\ Joshua Decter \ Lari Pittman \ David A. Ross \ Peter Schjeldahl \ Benjamin Weil \
Q&A \

part1 ]
> [ part2 ]
part3 ]

Joshua Decter: The issue of discrimination is also a question of what sort of criteria one uses or develops...

Peter Schjeldahl: I would like to clarify my statement a bit, David. There are kinds and qualities of markets. I think the market for painting, the traditional art market, is quite remarkable. I said the demand and the pressure for discrimination should come from different places. The number of people attending the art market is actually very small. Every other art or cultural form survives through ticket sales, or copies, and now I guess by access. The thing that really has to be emphasized about a painting is so simple and so dumb, but it is in fact important to keep in mind: the painting is a physical object, is a unique hand made object, it is a dirty piece of cloth. It can only hang on one wall, in one room, in one city, in one time. This makes its existence extremely archaic. But painting doesn't get swept aside, so there must be values, there must be things that we want in our life that the persistence of this extremely archaic handmade thing offers. The painting is not going to be a ghost in the machine. The machine is the ghost, the painting is a body.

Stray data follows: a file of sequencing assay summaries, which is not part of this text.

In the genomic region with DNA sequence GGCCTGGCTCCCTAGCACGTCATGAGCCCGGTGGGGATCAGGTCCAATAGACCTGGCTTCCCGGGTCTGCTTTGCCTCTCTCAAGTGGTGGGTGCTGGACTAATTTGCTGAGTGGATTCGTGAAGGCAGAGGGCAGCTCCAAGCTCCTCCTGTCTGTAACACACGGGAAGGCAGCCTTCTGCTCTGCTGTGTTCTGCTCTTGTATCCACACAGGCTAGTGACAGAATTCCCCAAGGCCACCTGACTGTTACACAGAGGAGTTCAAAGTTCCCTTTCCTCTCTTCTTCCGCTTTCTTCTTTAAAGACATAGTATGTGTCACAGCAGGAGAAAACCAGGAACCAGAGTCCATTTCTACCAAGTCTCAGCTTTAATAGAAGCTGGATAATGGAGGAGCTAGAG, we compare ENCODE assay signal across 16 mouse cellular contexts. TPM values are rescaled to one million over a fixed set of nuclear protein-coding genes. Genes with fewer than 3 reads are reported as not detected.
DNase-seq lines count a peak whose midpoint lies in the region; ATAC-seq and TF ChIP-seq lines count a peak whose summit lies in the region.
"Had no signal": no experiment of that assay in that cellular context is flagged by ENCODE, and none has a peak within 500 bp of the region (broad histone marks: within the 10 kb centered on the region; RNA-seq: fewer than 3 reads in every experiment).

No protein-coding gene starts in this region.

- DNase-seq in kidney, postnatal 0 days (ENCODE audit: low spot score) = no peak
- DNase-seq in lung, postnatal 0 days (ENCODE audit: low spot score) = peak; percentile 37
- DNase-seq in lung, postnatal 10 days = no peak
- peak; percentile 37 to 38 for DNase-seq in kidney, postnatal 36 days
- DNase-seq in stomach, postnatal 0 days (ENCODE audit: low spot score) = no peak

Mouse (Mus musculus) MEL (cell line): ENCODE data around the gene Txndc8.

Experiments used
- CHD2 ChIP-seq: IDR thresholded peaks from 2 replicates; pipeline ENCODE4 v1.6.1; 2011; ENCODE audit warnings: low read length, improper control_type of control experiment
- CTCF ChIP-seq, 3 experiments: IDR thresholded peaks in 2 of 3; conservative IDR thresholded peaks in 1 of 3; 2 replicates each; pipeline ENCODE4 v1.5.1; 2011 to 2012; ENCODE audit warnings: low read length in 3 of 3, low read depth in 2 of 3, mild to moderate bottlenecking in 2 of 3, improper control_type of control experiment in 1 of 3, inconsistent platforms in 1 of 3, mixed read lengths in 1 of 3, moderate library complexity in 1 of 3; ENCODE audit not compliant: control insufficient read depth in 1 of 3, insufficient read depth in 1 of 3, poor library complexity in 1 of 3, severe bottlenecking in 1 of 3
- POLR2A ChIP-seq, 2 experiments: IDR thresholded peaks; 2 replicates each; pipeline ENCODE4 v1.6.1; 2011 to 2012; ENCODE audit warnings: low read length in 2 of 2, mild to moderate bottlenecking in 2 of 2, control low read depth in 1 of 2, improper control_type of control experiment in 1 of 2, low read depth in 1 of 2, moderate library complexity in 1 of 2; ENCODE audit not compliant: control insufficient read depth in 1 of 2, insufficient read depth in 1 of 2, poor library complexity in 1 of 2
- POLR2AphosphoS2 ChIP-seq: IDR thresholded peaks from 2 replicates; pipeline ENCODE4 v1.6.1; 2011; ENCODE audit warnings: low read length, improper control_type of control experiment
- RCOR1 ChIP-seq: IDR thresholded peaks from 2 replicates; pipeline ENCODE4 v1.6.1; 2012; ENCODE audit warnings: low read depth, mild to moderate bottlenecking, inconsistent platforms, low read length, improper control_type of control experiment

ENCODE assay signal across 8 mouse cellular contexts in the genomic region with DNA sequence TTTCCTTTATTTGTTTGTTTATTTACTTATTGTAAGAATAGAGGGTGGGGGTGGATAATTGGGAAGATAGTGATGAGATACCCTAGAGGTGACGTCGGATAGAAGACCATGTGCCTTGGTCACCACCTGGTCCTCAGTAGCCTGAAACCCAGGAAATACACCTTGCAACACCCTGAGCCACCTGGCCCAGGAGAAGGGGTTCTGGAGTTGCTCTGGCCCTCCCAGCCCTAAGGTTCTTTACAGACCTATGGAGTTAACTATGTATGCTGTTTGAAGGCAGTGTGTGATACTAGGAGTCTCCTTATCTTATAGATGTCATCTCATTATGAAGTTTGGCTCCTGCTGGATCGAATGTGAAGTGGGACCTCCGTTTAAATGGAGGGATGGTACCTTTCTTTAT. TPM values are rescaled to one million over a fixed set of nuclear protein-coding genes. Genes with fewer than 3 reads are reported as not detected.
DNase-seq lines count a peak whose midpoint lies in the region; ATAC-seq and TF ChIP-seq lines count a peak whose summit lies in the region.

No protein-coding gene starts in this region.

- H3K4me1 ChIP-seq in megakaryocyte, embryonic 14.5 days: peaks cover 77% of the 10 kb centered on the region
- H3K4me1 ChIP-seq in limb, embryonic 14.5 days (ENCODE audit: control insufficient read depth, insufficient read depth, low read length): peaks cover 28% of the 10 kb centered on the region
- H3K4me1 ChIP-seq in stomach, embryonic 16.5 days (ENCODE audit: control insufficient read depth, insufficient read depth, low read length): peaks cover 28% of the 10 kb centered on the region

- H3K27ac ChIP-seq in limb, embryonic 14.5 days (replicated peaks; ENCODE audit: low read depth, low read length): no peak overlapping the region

Joshua Decter : Does the painting have a life beyond its object status?

Peter Schjeldahl : Painting has no life, is a body dead, is a dirty piece of cloth. This is the experience of painting, as painting.

Joshua Decter : Lari, have you thought about how your work extends out into other material or symbolic realms-- how it might exist beyond its bodily, corporeal, condition?

Lari Pittman : I am not obsessed with its usefulness. If anything, one of the things that already makes me nervous about this discussion is that it starts immediately conflating usefulness and uselessness with issues of morality, and this is always a deterioration of the discussion of painting; it is problematic because it essentializes the practice too much for my taste. I guess I am interested in more the idea of the fact that it is physically made, I have no problem with its complete and utter uselessness, which I think in turn somehow returns to a precious condition and an immediate relationship that does make it useful, in a most convoluted way. But I am not immune to all sorts of mannerisms and artificialities, that's the type of negotiation that I am particularly interested in.

back | top | next